Despite advancements in connectivity for user devices by service providers, mobile devices will remain subject to frequent periods of disconnection by their very nature. In order for the user to be able to interact with an application during periods of disconnection, the application must store its data on the device. Users can then interact with their local copy. In addition, updates need to be maintained and delivered to the server once the connection is re-established.
But what happens if this data has already been modified in the meantime? Such modifications can stem, for example, from another user on some shared data or even the same user, but on a different device. Typically, implementing conflict resolution for concurrent updates on application data is left to the programmer. The demand for offline support in native, mobile, and web applications has therefore led to many ad-hoc solutions that often do not provide well-defined consistency guarantees.
This system model introduces a number of additional challenges:
- Clients may disconnect frequently and at arbitrary points in time. If a client disconnects, it is not known when and if it will be connected again;
- Clients have only limited storage capacity;
- Clients and servers do not share a common clock; their physical time is likely to diverge.
Systems that allow to integrate offline capabilities for clients must tackle these requirements in a scalable safe and secure way. In the context of the European projects SyncFree and Lightkone, we have been working on principled solutions that we highlight in this article.
SwiftCloud has been the first system providing fast reads and writes via a causally-consistent client-side local cache backed by some geo-replicated cloud storage. The idea is to cache a subset of the objects from the data centers to provide availability and local latencies. As our experimental evaluation showed, SwiftCloud significantly improves latency and throughput when compared to general geo-replication techniques. Further, it provides availability during faults by enabling clients to switch between data store servers when the current one does not respond. To provide convergence of concurrent updates, SwiftCloud relies on CRDTs for a correct and principled conflict resolution strategy. It also guarantees Transactional Causal Consistency (TCC), even across sessions.
To simplify the development of web apps with offline availability, we developed WebCure, a framework for partial replication of data for web apps (Figure 1). It consists of a client-side data store that maintains both the data that has been received from the cloud storage server and the updates that have been executed by the client but have not been delivered to the cloud store, yet. A service worker acts as a proxy on client-side. While the client is offline, it forwards the requests to the client-side database. Finally, a cloud storage server maintains data and shares it between different clients.
To demonstrate the applicability of WebCure, we have implemented a collaborative calendar application (Figure 2). It provides the functionality of sharing calendars with different users who can then concurrently modify their appointments. A preliminary evaluation of the user handling for the app shows that it is possible to reduce latency for user interaction by two orders of magnitude from 321ms to 2.3ms when operating with the local cache instead of accessing the server deployed in the same machine. Further, the app’s size increased by mere 400KB for the additional libraries.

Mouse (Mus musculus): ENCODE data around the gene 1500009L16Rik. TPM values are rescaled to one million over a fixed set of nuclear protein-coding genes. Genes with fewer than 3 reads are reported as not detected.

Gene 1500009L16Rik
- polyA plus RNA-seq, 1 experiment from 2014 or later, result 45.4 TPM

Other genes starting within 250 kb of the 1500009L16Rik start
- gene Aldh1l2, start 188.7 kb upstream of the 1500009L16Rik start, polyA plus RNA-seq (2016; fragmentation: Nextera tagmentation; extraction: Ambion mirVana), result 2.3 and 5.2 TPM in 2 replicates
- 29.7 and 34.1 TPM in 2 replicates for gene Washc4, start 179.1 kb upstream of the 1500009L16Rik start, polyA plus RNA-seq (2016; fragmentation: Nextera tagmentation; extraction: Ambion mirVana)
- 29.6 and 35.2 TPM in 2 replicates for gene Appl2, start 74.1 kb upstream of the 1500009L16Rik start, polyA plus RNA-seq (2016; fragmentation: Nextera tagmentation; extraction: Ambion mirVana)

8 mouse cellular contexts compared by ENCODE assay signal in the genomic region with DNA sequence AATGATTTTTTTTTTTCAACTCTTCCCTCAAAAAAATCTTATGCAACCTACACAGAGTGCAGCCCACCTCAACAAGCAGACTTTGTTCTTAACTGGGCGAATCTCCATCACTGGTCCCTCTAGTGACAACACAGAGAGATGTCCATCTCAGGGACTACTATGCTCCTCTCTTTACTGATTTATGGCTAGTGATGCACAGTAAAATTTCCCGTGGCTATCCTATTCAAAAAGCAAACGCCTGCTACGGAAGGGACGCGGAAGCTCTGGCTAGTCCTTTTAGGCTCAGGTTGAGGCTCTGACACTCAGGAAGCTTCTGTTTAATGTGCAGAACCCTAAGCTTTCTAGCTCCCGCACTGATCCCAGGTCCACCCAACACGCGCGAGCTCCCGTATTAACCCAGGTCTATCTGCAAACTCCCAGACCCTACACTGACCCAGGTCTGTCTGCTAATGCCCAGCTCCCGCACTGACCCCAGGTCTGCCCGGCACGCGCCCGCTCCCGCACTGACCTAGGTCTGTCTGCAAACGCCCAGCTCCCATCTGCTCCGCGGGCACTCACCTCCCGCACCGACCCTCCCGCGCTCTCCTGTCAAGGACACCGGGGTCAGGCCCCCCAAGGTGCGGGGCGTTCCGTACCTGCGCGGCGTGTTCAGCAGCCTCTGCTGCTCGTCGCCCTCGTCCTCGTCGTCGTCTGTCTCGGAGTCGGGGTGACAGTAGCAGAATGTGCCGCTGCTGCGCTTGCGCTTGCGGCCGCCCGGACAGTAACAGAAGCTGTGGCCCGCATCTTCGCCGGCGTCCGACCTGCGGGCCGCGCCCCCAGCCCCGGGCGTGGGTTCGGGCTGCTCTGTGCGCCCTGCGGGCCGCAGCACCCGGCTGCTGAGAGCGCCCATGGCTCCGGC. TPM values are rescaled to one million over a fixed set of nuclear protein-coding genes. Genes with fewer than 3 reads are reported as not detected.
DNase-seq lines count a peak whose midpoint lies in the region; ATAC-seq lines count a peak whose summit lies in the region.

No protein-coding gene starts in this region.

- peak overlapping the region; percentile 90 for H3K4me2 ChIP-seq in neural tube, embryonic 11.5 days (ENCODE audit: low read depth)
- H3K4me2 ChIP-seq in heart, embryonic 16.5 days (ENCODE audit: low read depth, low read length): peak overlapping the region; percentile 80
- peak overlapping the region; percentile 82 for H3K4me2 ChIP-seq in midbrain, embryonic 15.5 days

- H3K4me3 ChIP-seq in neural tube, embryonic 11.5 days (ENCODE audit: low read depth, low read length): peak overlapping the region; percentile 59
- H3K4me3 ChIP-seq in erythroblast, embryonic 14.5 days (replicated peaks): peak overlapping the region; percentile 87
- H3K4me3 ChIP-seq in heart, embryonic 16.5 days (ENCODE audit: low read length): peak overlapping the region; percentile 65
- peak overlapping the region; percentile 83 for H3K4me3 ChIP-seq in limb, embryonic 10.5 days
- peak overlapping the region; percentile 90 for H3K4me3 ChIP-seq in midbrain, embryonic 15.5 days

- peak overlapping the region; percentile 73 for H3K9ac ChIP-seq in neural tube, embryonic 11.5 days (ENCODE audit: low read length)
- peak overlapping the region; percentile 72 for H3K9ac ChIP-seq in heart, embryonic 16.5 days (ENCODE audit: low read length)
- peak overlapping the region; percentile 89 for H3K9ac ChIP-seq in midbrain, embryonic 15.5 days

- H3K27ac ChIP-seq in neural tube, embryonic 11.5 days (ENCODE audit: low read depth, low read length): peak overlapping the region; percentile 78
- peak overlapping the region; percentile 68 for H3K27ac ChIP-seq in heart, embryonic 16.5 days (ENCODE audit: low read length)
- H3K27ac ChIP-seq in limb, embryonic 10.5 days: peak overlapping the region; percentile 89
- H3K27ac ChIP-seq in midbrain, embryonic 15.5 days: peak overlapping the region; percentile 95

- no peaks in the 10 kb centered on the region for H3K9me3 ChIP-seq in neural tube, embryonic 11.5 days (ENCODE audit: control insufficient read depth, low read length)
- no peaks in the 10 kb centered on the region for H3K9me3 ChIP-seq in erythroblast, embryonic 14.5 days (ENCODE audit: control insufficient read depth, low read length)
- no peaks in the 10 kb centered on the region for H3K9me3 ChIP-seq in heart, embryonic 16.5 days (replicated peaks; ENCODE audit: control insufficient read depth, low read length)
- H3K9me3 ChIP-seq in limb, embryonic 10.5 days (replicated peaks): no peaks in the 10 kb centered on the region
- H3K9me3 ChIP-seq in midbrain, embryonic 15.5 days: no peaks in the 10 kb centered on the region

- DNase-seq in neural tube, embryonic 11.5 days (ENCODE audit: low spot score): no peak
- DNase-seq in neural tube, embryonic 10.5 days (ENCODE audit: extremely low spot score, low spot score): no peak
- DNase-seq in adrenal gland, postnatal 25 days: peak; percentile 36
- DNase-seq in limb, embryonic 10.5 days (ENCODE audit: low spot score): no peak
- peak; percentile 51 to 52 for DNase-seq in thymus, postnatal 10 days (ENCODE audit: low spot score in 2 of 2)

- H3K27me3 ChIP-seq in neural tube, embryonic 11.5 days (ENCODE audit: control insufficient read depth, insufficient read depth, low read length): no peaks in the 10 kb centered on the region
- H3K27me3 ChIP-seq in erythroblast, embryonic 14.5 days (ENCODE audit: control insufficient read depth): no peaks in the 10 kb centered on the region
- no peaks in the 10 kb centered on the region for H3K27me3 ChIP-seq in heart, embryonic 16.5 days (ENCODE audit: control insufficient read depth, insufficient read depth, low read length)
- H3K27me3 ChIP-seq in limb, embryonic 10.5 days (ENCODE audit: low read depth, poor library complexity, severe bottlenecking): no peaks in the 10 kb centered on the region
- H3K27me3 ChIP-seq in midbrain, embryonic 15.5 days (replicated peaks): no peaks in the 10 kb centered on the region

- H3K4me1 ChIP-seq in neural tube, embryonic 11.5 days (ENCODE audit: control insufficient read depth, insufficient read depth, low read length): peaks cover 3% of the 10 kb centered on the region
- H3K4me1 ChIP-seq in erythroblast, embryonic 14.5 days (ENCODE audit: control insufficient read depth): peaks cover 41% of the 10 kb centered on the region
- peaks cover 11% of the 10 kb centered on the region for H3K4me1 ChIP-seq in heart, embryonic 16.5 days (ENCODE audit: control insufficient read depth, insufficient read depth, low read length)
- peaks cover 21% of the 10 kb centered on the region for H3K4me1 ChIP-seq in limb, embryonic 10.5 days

Finally, Legion shows another exciting approach on how to address availability and scalability by using the cache at the client-side. In contrast to Swiftcloud and WebCure, Legion avoids a centralized infrastructure for mediating user interactions, as it causes unnecessarily high latency and hinders fault-tolerance and scalability. Instead, Legion enables client web applications to securely replicate data from servers to groups of clients and afterwards synchronize the data among the clients directly by peer-to-peer interaction (Figure 3).
To support these interactions, (subsets of) clients establish overlay networks to propagate objects and updates among them. This change makes the system less dependent on the server. Moreover, it reduces the latency of interactions among nearby clients.
How do the presented systems differ and what is their major technical innovation? To prevent data loss or corruption, edge storage systems need to provide ways to ensure that updates are not duplicated due to connectivity problem during transmission and synchronization. Further, all replicas — whether on client or on server — must safely converge. When these guarantees need to be provided across sessions with potentially different data servers or peers, the data management requires additional meta data such as unique identifiers, tags and (vector) timestamps. Causality tracking is particularly tricky as it requires further properties like monotonicity from the meta data. For edge systems, these meta data become unfeasible if they scale with the number of clients due to potential churn. All presented systems therefore use tricks to subsume updates from (groups of) clients in some form of meta data that is shared among a smaller number of nodes. For instance, in SwiftCloud client updates are tagged with vector timestamps scaling in the number of data centers, similarly for WebCure.
The direct-peer-to-peer interaction model of Legion is particularly suited for edge networks. It covers a sweet spot in robustness and safety. In current work, we are investigating how we can enrich this model with transactional constructs to simplify the programmer’s quest for correct application semantics and support of the Just Right Consistency Approach.
By Annette Bieniusa, TU Kaiserslautern